I post to Instagram opportunistically, that is, when I have some downtime that I couldn’t profitably use in some other way. When you find a new Instagram post from me, you can assume I had five minutes between appointments with little to do but wait. It’s a nice use of my wait time for the return I get in those sweet, sweet fake Internet points.

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How to fight depression

Depression and I go way back. My first serious depression fell when I was 16 and lasted months. I spent a couple years of my early 20s depressed, and then again in my early 30s. That depression was so strong that I hoped my car would veer off course and hit a brick wall hard enough to end my suffering.

My last serious depression fell in my late 30s as my first marriage crumbled away. It was the worst one of my life, made so by the trauma of our ugly divorce. Were it not for a core, immutable desire to be there with and for my children, and were it not for some key people who encouraged and supported me, I would not have survived it.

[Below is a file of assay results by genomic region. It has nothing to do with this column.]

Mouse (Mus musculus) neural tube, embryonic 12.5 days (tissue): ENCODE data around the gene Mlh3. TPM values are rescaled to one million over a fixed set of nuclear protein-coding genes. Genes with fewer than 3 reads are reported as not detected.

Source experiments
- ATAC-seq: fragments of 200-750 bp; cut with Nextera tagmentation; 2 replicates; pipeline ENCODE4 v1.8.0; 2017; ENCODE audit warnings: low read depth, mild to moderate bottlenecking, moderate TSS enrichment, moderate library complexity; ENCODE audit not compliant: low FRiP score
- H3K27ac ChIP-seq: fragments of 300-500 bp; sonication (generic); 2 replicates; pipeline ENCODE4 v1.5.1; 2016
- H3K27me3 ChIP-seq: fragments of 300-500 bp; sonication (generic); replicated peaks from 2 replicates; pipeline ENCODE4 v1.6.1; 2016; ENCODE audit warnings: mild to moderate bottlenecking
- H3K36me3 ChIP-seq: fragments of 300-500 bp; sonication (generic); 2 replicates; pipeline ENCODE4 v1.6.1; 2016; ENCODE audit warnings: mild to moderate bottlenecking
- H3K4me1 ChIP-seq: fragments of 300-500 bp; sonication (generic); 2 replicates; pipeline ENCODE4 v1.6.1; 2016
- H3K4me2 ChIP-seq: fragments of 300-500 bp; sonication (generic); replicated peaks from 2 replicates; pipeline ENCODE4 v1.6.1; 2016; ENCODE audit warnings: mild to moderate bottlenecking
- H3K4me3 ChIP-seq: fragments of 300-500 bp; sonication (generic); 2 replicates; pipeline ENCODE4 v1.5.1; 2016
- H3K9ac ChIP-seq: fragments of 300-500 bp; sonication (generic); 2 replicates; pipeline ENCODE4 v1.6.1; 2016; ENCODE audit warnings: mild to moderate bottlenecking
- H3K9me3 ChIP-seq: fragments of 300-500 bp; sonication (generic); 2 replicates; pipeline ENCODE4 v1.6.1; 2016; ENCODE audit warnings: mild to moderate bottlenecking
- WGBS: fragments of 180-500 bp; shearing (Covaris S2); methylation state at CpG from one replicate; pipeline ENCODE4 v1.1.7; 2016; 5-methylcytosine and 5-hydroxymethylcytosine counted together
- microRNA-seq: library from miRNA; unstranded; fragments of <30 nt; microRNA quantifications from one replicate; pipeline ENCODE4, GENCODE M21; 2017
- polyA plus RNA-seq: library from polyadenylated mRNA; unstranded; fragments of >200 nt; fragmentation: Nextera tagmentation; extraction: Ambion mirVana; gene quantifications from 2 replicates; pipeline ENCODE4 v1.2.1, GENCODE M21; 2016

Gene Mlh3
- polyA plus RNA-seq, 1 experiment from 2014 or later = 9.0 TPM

Early 30s, very depressed, pretending in public that I wasn’t

I am not qualified to say what causes depression. Especially yours, if you suffer. I do think that for some it’s just part of how their brains are wired. I think I have a touch of that kind of baseline melancholy. My default setting on the happiness meter rides just below the midpoint.

But what I figured out during my last major depression is that, deep down, I believe that I can’t affect what’s wrong in my life. As a result, when wrong things pile up I drown in them.

I’ve come to see that, for me, this feeling is much more nurture than nature. I lived a childhood where I had little agency, even through my late teens. And so I entered adulthood with the false belief that I simply had to endure things that were not as I wanted them to be, even when they were harmful to me.

It’s largely not true, of course. Sure, some life problems really just have to run their course. But with effort and sometimes persistence I really can solve many of my own problems. And so when the blues start to descend, today I take action. This has kept me from serious depression for about a decade now. Maybe it will help you, too, if you suffer. The concept is simple enough: